I know Starbucks is the caffeine monster and their coffees are $5 a pop. However, for those who take great pleasure from coffee, I'm sure it's well worth the price. If you've ever read the fine print on the back of a retailer's gift card it clearly states that the company is not responsible for lost or stolen cards. Which makes sense, I guess. If I were to lose the J. Crew Mosaic Metallic Jacket that I purchased with a gift card, is it J. Crew's fault that I'm irresponsible? Starbucks doesn't agree.

If your Starbucks card is registered online (a task which only takes five minutes) and you lose it or have it stolen, you can report it by phone or on the website and they will lock in the amount, cancel the card and send you a new one in the mail with the same amount on it. So unless whoever finds your card is a caffeine addict with a severe craving, you're pretty safe!

This is how I picture the guy who would steal your Starbucks card.

Starbucks could easily adopt the "not our fault" mentality but that has no stand out effect. And the amount that they are recovering me? Around $20. They could have kept the money and told me to buy another card, but it wouldn't set them apart and would definitely disappoint me. Everyone wins in the end: I get my money back and Starbucks gets to collect my precious information. For a big company like that, they can afford to help me out a little even if I am irresponsible.

…I wonder if caffeine intake is related to one's tendency to misplace things.

You've Screwed Up: FIX IT

No one is perfect and customers are human too - even if they are not treated that way sometimes. If you have screwed up at any point in the customer experience, there should be a way to redeem yourselves without having to call Montie Brewer. Some hotels, like the Delta Meadowvale in Mississauga as described in this article, have a great system of handling customer issues and fixing the issue. Most recently, Kinder Surprise did a great job at resolving a customer issue.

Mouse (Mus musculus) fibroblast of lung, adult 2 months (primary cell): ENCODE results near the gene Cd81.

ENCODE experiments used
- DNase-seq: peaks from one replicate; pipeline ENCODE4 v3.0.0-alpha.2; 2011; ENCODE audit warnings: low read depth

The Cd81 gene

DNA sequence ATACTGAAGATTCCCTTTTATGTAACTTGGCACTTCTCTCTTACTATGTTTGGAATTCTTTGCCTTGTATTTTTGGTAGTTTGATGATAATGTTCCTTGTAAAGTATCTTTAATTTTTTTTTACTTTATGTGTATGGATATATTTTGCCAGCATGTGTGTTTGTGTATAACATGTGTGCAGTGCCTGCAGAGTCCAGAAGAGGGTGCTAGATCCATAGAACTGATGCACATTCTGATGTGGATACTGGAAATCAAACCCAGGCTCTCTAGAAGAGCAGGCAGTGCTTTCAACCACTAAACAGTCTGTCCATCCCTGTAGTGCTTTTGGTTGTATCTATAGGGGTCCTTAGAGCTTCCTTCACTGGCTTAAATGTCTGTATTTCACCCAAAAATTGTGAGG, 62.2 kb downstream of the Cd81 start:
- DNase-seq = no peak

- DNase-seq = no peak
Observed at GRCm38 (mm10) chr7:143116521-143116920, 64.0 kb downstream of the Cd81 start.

I want a case of these for my birthday.

You can read the whole article here but to sum it up, a woman with strong Native/First People connections found that her son had a KinderSurprise figurine that made native people look unpleasant, to say the least. She contacted the company and received an apology and a promise to withdraw the toy from future production. She was very pleased with the resolution and the case was closed, without any costly lawsuits and a positive article written about the company.

So you really want people to talk about your product and to ensure that you are not confused with your competition, customer service must really go above and beyond the call of duty. Customer service solidifies a customer’s relationship with the brand and intensifies their attitudes to that brand. Remember, a customer is only as loyal to your brand as the quality of their last interaction with you.

Celebrity endorsements may get a product noticed and low prices will have customers consider it, but word of mouth still stands head and shoulders above other drivers of product value.

Oh, and could you ask any friends if they own a J. Crew Mosaic Metallic Jacket that they would like to get rid of? The one on eBay is overpriced.